Into practice, Titans coach Jeff Fisher (above). Last Thursday several members of the 101st Airborne Parachute team jumped to Tennessee's practice facility from 12,000 feet; one was paired with Fisher, who used the stunt to teach his players a lesson about overcoming obstacles. "We didn't know what was going on," linebacker Stephen Tulloch told The Tennessean. "To see him do that, it made practice that much more fun. We didn't know it was him, and then we saw his blue jacket and knew it was."
Of cancer at age 65, Carole Caldwell Graebner. Known more for her doubles play—she and partner Nancy Richey were the top-ranked tandem in the world in 1965 and won two Grand Slam titles—Graebner was an upstart finalist in the singles draw at the 1964 U.S. Open. Playing through a brutal case of sunburn that forced her to wear white cotton gloves in the final, she lost in straight sets to Maria Bueno. "Nobody was more tenacious than Carole," said Billie Jean King. Graebner was a U.S. teammate of King's at the first U.S. Federation Cup, in 1963.
Of a heart attack at age 71, Bob Jeter (below). After a stellar career as a halfback at Iowa—he rushed for 194 yards on only nine carries in the 1959 Rose Bowl—Jeter was switched to defense by Vince Lombardi and became one of the top cornerbacks in the NFL. A two-time All-Pro, he won an NFL championship and the first two Super Bowls with Green Bay. Later in life Jeter raised several foster children with his wife, Gwendolyn. "This gives us a busy house, and it's been fun," he said. His son Rob is the basketball coach at Wisconsin-Milwaukee.
By the Canadiens, Patrick Roy's number 33. The Hall of Fame goaltender won two Stanley Cups with Montreal before a bitter end to his stint with the Habs. In a 1995 game he was left on the ice to concede nine goals. When he was finally pulled, he marched to team president Ronald Corey and told him he had played his last game for the Canadiens. Three days later he was traded to Colorado, where he won two more Stanley Cups with the Avalanche.
For sending a critical fan a profane e-mail, Browns G.M. Phil Savage. After Cleveland beat Buffalo on Nov. 17, Savage responded to a 33-year-old fan identified only as Brett, who had sent him several messages criticizing his work. Savage's response contained an obscenity. He apologized to the fan, who in turn apologized to Savage and gave a TV interview in which he pleaded with the league not to punish Savage. Said Brett, "I looked right into the camera and said, 'If Roger Goodell is watching this, you just reinstated Pacman Jones, you've got Matt Jones [the Jaguars receiver who was arrested for cocaine possession] still playing. You can't do anything to Phil Savage over this.'?" A league spokesman said no action was planned against Savage.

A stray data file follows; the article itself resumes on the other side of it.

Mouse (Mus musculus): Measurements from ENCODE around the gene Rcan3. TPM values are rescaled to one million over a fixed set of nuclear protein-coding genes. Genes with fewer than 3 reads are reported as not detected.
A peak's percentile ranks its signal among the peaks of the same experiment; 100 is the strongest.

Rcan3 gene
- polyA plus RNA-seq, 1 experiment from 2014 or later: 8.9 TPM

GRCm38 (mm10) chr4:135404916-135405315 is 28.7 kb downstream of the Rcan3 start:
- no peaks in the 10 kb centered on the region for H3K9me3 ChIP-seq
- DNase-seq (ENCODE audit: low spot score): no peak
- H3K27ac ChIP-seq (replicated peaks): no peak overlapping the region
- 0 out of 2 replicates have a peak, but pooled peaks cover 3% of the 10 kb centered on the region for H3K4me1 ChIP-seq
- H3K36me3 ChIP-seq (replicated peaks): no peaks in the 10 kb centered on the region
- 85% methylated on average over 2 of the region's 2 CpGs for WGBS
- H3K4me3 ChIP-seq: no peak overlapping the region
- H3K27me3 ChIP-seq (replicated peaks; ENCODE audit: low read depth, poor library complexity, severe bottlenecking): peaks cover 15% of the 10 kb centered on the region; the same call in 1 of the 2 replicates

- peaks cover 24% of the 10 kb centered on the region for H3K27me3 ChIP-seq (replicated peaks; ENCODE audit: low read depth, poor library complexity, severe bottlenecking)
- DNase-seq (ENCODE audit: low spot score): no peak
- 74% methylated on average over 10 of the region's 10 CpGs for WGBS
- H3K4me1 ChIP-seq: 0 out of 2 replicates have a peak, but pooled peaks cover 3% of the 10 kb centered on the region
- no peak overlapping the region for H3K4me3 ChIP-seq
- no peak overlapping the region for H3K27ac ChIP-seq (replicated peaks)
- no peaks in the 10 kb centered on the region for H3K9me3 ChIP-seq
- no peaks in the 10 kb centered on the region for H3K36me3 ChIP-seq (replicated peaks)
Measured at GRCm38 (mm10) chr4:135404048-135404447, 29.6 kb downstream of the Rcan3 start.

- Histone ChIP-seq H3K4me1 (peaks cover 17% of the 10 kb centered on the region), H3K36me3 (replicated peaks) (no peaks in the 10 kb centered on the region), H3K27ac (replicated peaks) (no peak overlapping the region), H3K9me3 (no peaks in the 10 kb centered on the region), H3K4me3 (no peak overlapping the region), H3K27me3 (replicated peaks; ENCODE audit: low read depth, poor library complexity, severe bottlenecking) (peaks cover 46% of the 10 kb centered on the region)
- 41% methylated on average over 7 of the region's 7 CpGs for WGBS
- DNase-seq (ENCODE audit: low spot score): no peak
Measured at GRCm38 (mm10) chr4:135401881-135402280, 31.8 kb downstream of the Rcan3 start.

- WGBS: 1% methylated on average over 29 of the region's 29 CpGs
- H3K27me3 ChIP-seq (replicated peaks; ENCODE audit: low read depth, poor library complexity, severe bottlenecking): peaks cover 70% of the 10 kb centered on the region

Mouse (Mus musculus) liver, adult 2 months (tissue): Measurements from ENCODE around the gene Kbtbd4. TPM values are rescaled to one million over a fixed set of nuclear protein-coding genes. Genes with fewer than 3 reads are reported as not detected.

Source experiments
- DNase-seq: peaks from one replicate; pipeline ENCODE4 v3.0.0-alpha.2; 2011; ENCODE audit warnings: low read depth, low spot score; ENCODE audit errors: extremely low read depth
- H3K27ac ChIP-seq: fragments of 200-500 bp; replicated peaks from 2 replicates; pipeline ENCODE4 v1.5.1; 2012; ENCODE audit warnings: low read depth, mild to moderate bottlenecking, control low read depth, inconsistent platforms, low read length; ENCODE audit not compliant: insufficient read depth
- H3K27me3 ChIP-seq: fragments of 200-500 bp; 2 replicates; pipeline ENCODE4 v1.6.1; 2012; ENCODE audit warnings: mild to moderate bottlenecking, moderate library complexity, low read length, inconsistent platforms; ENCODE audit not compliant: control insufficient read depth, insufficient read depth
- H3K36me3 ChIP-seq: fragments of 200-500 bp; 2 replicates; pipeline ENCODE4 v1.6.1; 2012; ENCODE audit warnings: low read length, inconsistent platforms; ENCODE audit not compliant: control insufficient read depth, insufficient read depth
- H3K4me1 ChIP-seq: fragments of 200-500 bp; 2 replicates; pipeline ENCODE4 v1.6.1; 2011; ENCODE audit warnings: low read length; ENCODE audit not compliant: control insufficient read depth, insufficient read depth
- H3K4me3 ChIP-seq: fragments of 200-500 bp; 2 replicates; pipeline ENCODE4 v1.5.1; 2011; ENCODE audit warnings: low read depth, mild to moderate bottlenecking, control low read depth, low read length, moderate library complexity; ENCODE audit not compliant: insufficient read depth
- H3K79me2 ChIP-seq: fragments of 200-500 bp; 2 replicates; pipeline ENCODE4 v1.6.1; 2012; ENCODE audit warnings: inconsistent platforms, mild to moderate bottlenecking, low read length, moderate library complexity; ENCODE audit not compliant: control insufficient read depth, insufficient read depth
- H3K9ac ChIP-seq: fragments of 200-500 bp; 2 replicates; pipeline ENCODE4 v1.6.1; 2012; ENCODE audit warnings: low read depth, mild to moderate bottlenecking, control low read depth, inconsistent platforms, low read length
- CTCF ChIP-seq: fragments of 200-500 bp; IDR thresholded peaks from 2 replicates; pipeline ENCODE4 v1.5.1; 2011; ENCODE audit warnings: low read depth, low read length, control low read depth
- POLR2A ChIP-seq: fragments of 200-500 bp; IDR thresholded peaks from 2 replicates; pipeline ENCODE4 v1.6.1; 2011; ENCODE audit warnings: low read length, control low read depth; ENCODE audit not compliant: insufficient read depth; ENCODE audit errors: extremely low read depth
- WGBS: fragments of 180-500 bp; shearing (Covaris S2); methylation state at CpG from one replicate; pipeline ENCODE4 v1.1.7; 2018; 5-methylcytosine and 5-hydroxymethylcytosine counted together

Outside the arena for UC Santa Barbara's home game against top-ranked North Carolina, Jimmy Connors. The winner of eight Grand Slam singles events allegedly refused an order to disperse after a confrontation with another fan outside the Thunderdome and was taken into custody. Connors, 56, is a semiregular at Gauchos games. He was booked and released, and it was not clear on Monday if he would face charges.
By Major League Baseball, a rule that prohibits postseason games from being shortened because of weather. During Game 5 of the World Series a hard rain began to fall with the Phillies leading the Rays 2--1 in the sixth inning. Had umpires stopped play, the game would have been over because Tampa Bay had batted the required five times, and Philadelphia would have won. Instead the umpires called for the tarp after Tampa Bay tied the game, which meant it became a suspended game (it was resumed two days later). The new rule will also apply to tiebreaker games and the All-Star Game.